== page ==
For another, the individual units in Arroyo's ecosystem of support do not have a sustainable long-term gameplan. Their primary interest is their own political survival, a goal now inextricably keyed to financial support from the top. It is predictable, uncreative, and inflexible. The world will soon overtake these dinosaurs: a large part of their constituency are migrating; those that remain will either die from starvation or gain enough financial strength relative to their own so as to make their own independent decisions -- local politicians only really matter to a demographic below a particular income level. Granted, it might take a few more years, but it will happen; it has already started to happen.

If Arroyo's provincial supporters have any vision at all, it is that canard called Federalism. But I suspect that many of them misunderstand it as a simple mechanism to consolidate their fiefdom. Precious few provinces are ready for Federalism; the only ones who will survive the shift are those who can thrive without a countryside development fund or an internal revenue allocation. Federalism can only hasten their demise, though not before plunging the countryside into chaos.

The ultimate weakness in the Arroyo monoculture is, ironically, Arroyo herself. Arroyo has been so jealous of power that she has not groomed any viable successors. Not one of her staunchest supporters in the Lower House has palatability to win the presidency; not one of the present batch of frontrunners feels any compelling need to ally himself with her. Quite the opposite, a staunch anti-Arroyo stance is the sure ticket to the top of the surveys.

Will she attempt to stay in power past 2010? Will she renege on her assurances? It's not something to put past this woman, given her history. A term extension, or parliamentary shift, perhaps? It's been tried before, the former by Ramos just before 1998; the latter in 2006 by de Venecia, both with dismal consequences. Know this: if she or her allies try either so close to the end, they had better be prepared, not for People Power, but for civil war.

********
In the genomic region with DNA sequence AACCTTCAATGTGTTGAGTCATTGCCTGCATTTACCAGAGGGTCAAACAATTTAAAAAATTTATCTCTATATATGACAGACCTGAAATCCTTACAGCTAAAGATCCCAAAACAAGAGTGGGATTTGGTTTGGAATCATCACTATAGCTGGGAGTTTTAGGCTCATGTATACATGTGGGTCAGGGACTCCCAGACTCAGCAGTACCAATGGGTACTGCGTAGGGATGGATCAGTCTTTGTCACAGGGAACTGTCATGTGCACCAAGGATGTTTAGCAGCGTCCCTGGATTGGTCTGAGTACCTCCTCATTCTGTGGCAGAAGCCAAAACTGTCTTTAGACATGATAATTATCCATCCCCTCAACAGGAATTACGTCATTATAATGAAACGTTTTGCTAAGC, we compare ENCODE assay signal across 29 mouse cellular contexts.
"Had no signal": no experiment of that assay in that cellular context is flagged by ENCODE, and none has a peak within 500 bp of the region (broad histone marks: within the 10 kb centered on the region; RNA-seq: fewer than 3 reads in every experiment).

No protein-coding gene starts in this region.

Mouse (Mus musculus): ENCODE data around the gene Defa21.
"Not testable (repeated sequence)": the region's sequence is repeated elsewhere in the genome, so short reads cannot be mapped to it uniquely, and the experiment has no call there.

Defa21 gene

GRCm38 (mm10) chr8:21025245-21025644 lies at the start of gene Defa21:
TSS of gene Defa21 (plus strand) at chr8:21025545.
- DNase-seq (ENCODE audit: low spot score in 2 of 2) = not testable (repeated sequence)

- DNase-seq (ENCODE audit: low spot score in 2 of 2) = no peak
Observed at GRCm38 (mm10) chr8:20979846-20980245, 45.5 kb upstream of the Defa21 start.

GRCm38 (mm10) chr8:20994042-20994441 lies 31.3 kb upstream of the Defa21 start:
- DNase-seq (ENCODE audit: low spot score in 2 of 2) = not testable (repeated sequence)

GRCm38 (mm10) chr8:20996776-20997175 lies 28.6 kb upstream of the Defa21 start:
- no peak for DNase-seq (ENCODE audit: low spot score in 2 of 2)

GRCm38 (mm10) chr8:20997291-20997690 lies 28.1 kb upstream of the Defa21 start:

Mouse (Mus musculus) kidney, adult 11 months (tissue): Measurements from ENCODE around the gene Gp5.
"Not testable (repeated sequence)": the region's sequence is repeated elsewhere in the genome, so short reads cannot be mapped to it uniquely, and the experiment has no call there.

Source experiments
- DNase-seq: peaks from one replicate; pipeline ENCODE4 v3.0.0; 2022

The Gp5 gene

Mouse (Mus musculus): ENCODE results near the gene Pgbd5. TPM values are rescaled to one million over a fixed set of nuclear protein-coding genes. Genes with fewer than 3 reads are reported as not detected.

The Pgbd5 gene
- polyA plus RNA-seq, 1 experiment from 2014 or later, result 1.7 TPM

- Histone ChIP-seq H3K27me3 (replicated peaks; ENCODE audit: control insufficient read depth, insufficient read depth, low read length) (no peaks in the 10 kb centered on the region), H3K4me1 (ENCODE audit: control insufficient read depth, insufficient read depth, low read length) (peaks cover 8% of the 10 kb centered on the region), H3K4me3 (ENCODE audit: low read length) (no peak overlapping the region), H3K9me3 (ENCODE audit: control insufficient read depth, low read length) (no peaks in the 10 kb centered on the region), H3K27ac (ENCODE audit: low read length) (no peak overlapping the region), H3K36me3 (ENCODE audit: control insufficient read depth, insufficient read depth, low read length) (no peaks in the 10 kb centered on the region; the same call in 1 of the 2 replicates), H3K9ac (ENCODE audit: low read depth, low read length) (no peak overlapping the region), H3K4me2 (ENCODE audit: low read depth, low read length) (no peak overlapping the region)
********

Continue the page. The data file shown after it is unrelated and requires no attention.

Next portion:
So what are the options for Arroyo? Resignation is out of the question as her psychology will not permit it. An impeachment, so close to the end, is a possibility -- not because the congressmen will suddenly grow a conscience -- but because a turncoat will attempt to sacrifice Arroyo in the hopes of playing the hero card. The best that Arroyo can hope for is to limp to the finish line in 2010, and then into the ignominy of history.

Arroyo no longer matters. All she is good for now is photo-ops with flood victims and hapless farmers.

The task that remains ahead for us -- for those who truly care -- is to dismantle the system of institutionalized corruption. It will not be quick. It will not be easy. It will take concerted and prolonged action at the local level to ensure that those who are elected are leaders and representatives who will not condone corruption -- even if it is for the good of their constituents. It will take much patience, and along the way we will sometimes falter, but soon enough this culture will implode into itself. It will take personal sacrifice because we must be the change that we want to be. Persevere!

In the meantime, neither must we let up on the pressure against the high-level corruption manifest before us. Even if we cannot bring those involved to justice, if all we can hope for is to bear continued pressure on their arrogance, it may already be worth the fight: Abalos and Garci no longer sit on the COMELEC; Bolante and Bedol are on the run; and every appearance that Mike Arroyo makes with the Ombudsman at the very least means half a day without major chicanery or mischief. Soon enough, their edifice will crumble.

Speak up. Be vigilant. Watch with a hopeful eye.